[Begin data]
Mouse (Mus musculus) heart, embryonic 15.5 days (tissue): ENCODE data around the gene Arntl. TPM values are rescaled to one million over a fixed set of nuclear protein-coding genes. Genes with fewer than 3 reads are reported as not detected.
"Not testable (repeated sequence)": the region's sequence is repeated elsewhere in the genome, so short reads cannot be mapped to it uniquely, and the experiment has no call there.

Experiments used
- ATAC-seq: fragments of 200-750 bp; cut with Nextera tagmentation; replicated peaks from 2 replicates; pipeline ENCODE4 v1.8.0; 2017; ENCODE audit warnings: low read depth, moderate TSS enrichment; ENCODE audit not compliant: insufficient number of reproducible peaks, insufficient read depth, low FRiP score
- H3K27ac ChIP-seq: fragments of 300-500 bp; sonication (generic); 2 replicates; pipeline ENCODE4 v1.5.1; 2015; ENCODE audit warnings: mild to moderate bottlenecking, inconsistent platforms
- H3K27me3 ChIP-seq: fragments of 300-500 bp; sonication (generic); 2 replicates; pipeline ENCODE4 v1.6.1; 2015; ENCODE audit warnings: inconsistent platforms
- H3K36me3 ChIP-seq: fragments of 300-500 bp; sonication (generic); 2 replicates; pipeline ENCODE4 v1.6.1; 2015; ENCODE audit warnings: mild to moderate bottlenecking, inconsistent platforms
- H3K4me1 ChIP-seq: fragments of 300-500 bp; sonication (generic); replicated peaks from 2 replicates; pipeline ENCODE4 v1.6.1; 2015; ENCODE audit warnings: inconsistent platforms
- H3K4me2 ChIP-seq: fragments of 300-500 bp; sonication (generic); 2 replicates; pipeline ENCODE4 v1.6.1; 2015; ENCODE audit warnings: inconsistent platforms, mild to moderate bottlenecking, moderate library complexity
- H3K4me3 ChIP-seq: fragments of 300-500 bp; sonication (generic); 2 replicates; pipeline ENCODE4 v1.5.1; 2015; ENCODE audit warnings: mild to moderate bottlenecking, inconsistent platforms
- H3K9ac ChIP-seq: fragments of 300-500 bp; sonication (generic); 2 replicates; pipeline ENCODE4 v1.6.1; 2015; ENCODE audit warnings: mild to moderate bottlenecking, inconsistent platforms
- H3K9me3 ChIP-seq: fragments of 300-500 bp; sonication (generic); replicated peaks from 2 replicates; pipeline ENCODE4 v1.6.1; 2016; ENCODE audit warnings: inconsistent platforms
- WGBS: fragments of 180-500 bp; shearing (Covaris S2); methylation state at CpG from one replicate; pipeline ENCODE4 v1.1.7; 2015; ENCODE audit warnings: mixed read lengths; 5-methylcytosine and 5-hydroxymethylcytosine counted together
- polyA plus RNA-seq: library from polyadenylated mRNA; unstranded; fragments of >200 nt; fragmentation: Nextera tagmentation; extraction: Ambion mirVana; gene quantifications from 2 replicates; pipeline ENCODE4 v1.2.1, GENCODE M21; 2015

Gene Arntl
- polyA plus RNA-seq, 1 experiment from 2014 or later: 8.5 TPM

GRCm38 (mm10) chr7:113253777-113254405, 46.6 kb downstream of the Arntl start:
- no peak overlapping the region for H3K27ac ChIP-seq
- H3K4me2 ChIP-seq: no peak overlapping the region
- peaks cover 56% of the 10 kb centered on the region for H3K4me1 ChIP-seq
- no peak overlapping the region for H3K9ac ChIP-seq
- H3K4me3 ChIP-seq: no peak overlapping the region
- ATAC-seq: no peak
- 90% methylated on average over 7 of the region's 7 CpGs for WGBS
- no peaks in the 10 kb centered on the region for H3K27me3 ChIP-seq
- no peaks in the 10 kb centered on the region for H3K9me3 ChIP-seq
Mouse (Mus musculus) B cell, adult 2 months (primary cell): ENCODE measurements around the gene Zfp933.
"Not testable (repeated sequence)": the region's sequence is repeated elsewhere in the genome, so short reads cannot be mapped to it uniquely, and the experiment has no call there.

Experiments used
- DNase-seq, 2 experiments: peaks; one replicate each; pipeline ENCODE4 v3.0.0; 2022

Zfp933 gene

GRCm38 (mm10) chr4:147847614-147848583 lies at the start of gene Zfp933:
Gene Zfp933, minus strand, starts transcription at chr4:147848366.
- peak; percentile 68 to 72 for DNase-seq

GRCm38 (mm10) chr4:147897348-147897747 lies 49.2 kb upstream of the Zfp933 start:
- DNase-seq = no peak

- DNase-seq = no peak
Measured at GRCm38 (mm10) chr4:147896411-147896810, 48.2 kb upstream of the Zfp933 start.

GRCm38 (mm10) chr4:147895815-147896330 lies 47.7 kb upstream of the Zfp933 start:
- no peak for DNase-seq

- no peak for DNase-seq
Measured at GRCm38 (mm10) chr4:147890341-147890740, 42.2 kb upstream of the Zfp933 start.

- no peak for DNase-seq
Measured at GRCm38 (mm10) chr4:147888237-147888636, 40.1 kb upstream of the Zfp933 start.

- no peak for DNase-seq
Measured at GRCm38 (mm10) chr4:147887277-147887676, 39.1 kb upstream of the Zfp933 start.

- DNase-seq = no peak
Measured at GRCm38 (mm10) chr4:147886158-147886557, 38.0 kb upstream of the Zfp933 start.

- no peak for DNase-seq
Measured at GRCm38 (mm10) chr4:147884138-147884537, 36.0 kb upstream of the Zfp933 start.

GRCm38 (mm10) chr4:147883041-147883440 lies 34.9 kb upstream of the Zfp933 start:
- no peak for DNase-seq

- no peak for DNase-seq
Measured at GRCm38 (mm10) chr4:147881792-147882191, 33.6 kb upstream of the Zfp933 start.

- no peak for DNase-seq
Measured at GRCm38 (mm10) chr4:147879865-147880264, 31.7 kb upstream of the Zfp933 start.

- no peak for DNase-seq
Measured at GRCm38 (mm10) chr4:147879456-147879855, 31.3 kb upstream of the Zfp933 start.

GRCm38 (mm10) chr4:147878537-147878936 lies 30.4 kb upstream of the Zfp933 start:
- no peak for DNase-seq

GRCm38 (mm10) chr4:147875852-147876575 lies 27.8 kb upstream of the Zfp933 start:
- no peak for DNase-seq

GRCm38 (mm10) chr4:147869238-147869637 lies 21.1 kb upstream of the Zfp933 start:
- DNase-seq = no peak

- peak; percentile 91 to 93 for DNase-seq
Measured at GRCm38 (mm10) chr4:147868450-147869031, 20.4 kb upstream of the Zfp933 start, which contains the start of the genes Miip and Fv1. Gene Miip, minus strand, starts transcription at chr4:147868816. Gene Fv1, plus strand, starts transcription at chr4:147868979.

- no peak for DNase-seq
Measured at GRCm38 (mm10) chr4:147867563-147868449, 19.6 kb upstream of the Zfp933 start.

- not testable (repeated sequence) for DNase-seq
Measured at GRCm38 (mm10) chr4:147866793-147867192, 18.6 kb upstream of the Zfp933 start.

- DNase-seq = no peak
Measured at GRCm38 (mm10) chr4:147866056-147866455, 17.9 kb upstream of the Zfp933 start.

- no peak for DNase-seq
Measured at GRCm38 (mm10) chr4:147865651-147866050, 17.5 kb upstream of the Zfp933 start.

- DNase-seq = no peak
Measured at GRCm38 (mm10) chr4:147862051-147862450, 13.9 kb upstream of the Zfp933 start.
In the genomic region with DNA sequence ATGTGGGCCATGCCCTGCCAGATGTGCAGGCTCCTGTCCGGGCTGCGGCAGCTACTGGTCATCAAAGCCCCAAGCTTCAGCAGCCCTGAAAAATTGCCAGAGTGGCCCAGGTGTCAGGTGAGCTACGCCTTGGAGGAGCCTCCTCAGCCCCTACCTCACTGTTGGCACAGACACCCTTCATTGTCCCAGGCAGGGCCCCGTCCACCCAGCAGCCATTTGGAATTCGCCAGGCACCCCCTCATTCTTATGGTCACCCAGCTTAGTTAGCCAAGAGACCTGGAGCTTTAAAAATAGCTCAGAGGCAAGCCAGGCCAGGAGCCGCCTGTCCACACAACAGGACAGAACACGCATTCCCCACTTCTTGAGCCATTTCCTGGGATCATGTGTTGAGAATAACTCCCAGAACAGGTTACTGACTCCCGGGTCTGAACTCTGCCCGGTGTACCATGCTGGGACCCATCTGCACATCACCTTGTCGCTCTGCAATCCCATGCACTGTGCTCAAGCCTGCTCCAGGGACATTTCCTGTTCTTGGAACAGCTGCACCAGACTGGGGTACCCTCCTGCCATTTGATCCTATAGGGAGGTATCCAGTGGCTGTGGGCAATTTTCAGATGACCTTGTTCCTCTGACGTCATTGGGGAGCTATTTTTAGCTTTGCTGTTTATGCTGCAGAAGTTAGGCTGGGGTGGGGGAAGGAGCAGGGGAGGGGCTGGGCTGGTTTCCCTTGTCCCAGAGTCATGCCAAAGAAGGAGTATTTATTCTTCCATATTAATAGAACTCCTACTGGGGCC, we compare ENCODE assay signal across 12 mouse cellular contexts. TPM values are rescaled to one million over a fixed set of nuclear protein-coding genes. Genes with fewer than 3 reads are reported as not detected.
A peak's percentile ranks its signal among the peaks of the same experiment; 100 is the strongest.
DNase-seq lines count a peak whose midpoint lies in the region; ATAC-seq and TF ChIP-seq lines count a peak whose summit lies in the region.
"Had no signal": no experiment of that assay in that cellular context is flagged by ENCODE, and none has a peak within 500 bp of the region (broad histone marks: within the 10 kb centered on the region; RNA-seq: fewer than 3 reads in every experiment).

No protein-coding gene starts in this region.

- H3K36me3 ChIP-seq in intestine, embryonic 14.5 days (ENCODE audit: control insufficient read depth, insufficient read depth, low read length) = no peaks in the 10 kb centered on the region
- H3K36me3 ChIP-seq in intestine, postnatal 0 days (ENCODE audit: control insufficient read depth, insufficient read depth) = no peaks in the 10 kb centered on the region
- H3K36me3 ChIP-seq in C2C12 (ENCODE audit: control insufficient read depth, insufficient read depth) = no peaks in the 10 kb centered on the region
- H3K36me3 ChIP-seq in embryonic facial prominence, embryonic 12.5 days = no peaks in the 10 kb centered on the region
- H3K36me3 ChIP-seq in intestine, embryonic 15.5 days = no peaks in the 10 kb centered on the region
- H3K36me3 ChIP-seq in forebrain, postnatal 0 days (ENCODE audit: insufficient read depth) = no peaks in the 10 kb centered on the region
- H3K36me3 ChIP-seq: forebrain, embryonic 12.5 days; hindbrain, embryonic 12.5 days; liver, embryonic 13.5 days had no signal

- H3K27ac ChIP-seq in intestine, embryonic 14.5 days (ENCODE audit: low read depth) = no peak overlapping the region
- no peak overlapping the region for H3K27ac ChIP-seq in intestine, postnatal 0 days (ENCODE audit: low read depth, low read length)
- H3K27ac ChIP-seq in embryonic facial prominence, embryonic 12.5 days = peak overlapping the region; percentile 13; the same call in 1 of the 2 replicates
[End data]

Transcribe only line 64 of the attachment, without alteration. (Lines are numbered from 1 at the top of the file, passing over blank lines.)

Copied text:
- DNase-seq = no peak